The museums and galleries - particularly the assemblage of Victorian neo-classical buildings near Lime St Station. This includes St Georges Hall, finished 1854 - a Greek acropolis recreated in north west England - the Walker Art Gallery with its extensive exhibition rooms filled with art and sculpture from the middle ages to the present day - the Liverpool Museum - a temple to art and science, presented in a people-friendly, children-friendly way. An innovative multi-site pass gives you year long access to all eight National Museums and Galleries on Merseyside.

Albert Dock

The Albert Dock, was until quite recently a derelict, deserted wasteland, battered by the elements, the basins open to the tides and silted up. In 1964, 44 year old writer, academic and architecture professor Quentin Hughes suggested it could be turned into an arts, office and residential centre - people thought he was mad. There was a proposal to pull it down, fill it in and build a car park.


Mersey Ferries MV Mountwood



The Pier Head



Panorama of Pier Head
& Albert Dock



Looking from Eastham
(Wirral) to the Pier Head



Ship Canal at Warrington



St Georges Hall


Stereo view of St Georges Hall


Church of Our Lady & St Nicholas


Rodney Street



Anglican Cathedral


picture of Roman Catholic
Cathedral coming soon



Click here to see the QTVR panorama.

Now, the Albert Dock is Liverpool's number one crowd puller, home of the Customs and Excise museum, the Tate Gallery (north), the Beatles Museum and many shops and cafes. The Albert Dock is a great example of an old building converted into a new development that's popular, attractive and successful.

Sadly some of the finest examples of Liverpool's proud heritage have been lost and in some cases replaced by some of the worst examples of modern development I've seen anywhere. The dockside elevated railway, known as the "Docker's Umbrella", which played such a crucial role in the War, was dismantled in the early sixties.


Exchange Station was closed, but at least the facade was kept, though behind the exquisite craftmanship and design prowess of the Victorian age, you'll find a new development which exemplifies the tackiness, cost-cutting and lack of ideas of our own time.

Exchange Stn

Royal & Sun Alliance Building

Thistle Hotel

Just up from the Liver Building is a shapeless pile of prefabricated brown crispbread-coloured slabs now occupied by Royal and Sun Alliance. It reminds me of Hong Kong's Kowloon Walled City, a higgledy-piggledy rabbit-warren of jerry-built flats, which was torn down about 10 years or so. This should be too. The ship-shaped Thistle Hotel is an attempt to celebrate Liverpool's maritime past, but I'd prefer a few more real ships than pretend ones.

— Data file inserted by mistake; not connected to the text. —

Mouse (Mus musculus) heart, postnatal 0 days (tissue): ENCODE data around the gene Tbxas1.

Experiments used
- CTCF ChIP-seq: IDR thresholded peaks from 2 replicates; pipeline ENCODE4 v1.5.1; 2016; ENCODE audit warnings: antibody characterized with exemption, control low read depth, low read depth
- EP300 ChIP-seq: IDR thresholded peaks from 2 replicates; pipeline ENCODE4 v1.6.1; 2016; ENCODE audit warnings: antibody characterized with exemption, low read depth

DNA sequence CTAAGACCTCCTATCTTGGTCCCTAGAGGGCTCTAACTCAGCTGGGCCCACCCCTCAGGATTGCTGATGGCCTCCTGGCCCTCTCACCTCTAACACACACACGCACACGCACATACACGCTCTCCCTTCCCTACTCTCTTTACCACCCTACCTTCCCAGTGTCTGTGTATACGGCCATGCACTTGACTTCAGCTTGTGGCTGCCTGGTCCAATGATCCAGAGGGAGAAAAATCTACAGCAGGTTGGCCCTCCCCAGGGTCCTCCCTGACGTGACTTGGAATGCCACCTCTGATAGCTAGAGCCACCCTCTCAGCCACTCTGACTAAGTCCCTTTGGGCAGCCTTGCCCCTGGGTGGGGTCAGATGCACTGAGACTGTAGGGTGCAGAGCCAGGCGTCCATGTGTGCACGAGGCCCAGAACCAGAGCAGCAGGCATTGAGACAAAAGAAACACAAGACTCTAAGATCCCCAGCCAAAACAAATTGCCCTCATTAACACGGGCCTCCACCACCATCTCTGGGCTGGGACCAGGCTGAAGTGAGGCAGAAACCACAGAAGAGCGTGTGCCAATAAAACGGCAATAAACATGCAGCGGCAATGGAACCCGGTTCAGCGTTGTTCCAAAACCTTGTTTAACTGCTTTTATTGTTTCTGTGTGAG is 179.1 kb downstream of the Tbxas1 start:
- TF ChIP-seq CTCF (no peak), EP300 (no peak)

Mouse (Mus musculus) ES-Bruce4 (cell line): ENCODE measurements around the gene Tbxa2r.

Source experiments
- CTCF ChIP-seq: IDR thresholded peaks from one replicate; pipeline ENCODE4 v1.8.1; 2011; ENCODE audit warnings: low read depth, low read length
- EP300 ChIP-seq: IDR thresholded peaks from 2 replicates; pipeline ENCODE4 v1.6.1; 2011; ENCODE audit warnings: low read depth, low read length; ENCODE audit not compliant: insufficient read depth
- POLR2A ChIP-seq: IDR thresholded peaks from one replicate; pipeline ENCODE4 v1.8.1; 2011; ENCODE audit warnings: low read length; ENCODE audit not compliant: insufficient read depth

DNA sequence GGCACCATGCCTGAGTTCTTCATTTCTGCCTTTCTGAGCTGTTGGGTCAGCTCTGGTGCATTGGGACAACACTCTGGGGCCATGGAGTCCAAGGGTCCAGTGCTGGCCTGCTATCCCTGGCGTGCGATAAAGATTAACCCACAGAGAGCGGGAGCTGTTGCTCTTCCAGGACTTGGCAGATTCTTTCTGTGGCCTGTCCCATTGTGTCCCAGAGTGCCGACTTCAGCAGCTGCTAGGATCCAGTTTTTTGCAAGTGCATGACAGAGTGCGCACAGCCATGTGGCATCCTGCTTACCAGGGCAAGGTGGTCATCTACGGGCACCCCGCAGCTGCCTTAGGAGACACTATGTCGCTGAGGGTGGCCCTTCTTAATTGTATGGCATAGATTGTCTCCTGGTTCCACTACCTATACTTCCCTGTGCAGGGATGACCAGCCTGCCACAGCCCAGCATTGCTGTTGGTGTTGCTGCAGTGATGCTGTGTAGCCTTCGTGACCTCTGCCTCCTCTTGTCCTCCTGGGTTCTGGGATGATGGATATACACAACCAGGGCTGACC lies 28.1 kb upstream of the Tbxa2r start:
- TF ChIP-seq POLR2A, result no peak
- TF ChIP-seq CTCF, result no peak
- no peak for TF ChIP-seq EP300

At the Pier Head, there's a proposal to extend the dock facilities - this is where the Super Sea Cat from Dublin comes in - the character would be changed, a monument would be moved and public access reduced. The local Civic Society have put in an objection. Not far from here, the final reinforced concrete pillars of a third-rate sixties office block are being razed to the ground - hurrah! - but a Council plan to build a futuristic visitor experience on the site was recently set back due to a delay in funds. A developer wants to build a shopping centre there instead, and a court has ruled they can go ahead. The Council is to fight back. To the south of Liverpool, I noticed the unique Bryant and May factory is being demolished - I took a couple of photos for posterity. It's just near the 1930's old airport building, which is being converted for use as offices.

Bryant & May factory

Liverpool has been through many traumas in the past twenty years, and if you expect to find the happy-go-lucky, carefree, musical merry-go-round I imagine Liverpool to have been in the nineteen-sixties, prepare to be disappointed. But what's there today still amounts to a great, though changed city. Many other cities around the world from New York to Shanghai have had to change - and Liverpool seems to be managing it too, so the near future looks to be better than the recent past.

I'll be exploring this end of the Liverpool-Manchester megalopolis again very soon, and focusing on some of its other attractions. If anyone would like to show me round, give me some insider tips or make any requests, please e-mail.

I'd just like to acknowledge the help and inspiration of Professor Quentin Hughes, who was our tour guide on a recent Manchester Civic Society trip to Liverpool.



Click here to see the QTVR panorama.

Join Aidan on his Manchester Photo Walk.